Below we take a quick look at the USDA’s May Supply & Demand report which provided a snapshot of the current marketing picture for the 19/20-21 corn and soybean crops as well as a first glimpse of the 2021-22 outlook.
Corn ending stocks down
USDA took 20-21 ending stocks down 95 to 1.257 billion bushels (bbu) in the May WASDE which was just 18 less than the trade average. New crop carry-out was pegged at 1.507 bbu, 163 million above the trade. Old crop adjustments were limited to a 100 million bushel increase in exports to 2.775 billion, and a 5 million reduction to the FSI non-ethanol corn grind. The U.S. is expected to face strong export competition in the coming year with year-to-year production increases of 4, 16 and 7.2 MMT expected for Argentina, Brazil, and Ukraine (1.07 bbu!).
See also, the graph “Competitor Corn Exportable Surplus” below. These projections contributed to the initial forecast for exports to be 325 million less, at 2.450 billion. USDA did add 2 MMT to its old crop China import forecast, which is now at 26 MMT, but no growth is expected in 21-22.
USDA also trimmed Brazil’s 2020-21 corn crop estimate by 7 MMT, down to 102 million (and further cuts are likely according to trade sources).
The 20-21 average producer price forecast was bumped $.05 higher to $4.35 as USDA’s ending stocks-to-use estimate tightened further from 9.2% in April, to 8.5%. 2021-22 is expected to see some build in the corn cushion with the ratio rising to 10.2% and justifying an average farm price which is $1.35 higher at $5.70. Note that in the graph “Corn: Stocks to Use and Price Forecasts,” the initial ratio printed back in May of 2020 at 22.4% is more than twice as large as the current estimate for 19/20-21 as well as for 20/21-22. And July 21 corn futures are well north of $6.00 per bushel.
Why was the report bearish for 2020/21-22 corn? Because of the anticipated large increase in competing corn production. Even so, the U.S. crop is not quite in the ground and it’s a long way to the South American harvest as well.
A key follow-up point is that USDA’s 19/20-21 carry-out figure is not exactly a certainty—further deterioration in Brazil’s safrinha crop will add marginally to U.S. exports for the remainder of the year (more so for new crop) and secondly, most in the trade will argue USDA’s 19/20-21 2.775 bbu export projection could be notably under-stated. Weekly inspections need to average 55-56 per week from Mid-May onward.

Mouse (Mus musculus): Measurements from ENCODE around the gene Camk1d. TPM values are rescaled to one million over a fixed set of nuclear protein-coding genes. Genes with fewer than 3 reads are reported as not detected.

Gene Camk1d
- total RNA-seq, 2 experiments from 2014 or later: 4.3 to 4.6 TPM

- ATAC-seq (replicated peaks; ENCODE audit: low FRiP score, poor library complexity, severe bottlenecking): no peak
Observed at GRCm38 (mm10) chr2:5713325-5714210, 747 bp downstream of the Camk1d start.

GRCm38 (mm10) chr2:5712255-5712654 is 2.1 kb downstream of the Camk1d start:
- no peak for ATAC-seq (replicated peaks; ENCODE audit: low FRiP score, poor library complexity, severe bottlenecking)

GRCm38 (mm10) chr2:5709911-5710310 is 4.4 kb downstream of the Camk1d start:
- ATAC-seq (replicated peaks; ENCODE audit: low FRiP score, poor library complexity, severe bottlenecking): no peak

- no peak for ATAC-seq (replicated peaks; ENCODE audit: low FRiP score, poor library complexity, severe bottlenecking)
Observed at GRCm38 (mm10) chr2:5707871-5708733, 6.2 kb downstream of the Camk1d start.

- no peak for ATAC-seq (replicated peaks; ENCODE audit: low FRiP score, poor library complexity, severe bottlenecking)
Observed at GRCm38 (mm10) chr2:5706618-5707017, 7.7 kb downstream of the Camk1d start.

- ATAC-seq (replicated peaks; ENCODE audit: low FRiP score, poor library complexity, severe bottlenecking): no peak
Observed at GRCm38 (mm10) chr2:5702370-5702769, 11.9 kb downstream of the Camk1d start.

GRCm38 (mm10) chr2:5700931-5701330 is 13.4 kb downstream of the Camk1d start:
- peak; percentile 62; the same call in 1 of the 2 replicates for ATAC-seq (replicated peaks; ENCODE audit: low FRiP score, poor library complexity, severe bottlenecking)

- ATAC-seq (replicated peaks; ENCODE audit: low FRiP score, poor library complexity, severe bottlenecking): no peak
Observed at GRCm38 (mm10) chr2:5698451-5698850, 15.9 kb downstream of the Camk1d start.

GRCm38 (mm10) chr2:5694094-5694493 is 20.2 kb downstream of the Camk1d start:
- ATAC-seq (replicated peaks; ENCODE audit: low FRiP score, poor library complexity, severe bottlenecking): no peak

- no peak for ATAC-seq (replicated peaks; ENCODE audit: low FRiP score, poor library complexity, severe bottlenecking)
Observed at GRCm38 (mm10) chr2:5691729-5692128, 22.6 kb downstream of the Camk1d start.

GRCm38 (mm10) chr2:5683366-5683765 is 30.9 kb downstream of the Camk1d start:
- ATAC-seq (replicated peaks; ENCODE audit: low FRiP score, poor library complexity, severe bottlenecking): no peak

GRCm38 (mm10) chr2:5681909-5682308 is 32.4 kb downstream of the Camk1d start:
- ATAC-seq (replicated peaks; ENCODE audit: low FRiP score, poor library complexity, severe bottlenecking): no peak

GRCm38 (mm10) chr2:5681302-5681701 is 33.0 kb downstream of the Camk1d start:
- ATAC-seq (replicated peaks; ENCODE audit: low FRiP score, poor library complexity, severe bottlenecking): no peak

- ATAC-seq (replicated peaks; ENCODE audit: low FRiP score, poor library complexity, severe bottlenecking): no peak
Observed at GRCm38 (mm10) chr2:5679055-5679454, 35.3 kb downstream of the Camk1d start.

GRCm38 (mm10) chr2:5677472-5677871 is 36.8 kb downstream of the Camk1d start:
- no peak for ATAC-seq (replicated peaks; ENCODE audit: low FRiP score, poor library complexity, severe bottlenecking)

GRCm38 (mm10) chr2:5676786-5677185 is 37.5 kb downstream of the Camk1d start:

Yet, corn is flying off the shelf. It has been leaving U.S ports at the rate of a lofty 73-74/week for the 3rd quarter and, the unshipped total is record large at over 800 million bushels!
Soybean balance sheet
The old crop U.S. balance sheet was a non-event in the May report with ending stocks remaining at 120 mbu (2.6% stocks-to-use) and, the average producer price steady at $11.25. New crop carry-out is expected to be only 20 mbu larger at 140, nudging the stocks-to-use ratio up to 3.2% and supporting a $13.85 average producer price. Old crop South American production changes were limited to a ½ MMT decline in Argentine output to 47.0 but for new crop, stratospheric prices are expected to boost production in the former by 5 MMT (11%) and in Brazil, by 8 million (6%). Number one soybean importer China saw no changes in its 20/21 estimate (100 MT) with the 21/22 total 3 MMT greater.
IF South American production lives up to expectations and no major ASF problems recur in China, beans look a tad over-priced. But it is still a long way to harvest.
There are still a few factors that could impact old crop U.S. supplies:
- There are reports of 3-4 cargoes of Brazil soybeans headed to the U.S. east coast;
- Unshipped sales are at a 5-year low and inspections may struggle to reach the USDA forecast;
- The National Oilseed Processor’s April crush was below trade estimates as the result of a particularly low export meal number as well as plant down time. Some are now suggesting the USDA could be 15-20 mbu TOO HIGH on its crush forecast;
- The June 1 stocks report.
As with corn, soybean exports in the coming year are projected to decline, down 105 million to 2.075 billion. While global imports are expected to increase by 5 MMT (185 mbu +/-) with 3 MMT of that demand coming from China and the balance from the rest of the world, South American production is projected to rise by 14 MMT/515 mbu. That’s the equivalent of adding another Iowa’s production to world supply.
The graph below shows year to year changes in harvested acres (blue shaded area) in response to the preceding year’s average U.S. farm price (orange line). USDA is projecting that 20-21’s $11.25 per bushel price will encourage a 2.3 million hectare (about 5.7 million acres) increase in soybean area.
So, IF the production estimates come to pass, not only will South America produce enough soybeans to meet the expected growth in demand, but the world will be able to modestly add to stocks levels. U.S. producers are coming off a strong year of rising prices. Agriculture is a global market on both the demand and supply sides; overseas producers will very likely respond in the same manner as their U.S. counterparts
More acres equals more production (weather cooperating) equals, more than likely, lower prices in 2021-22.
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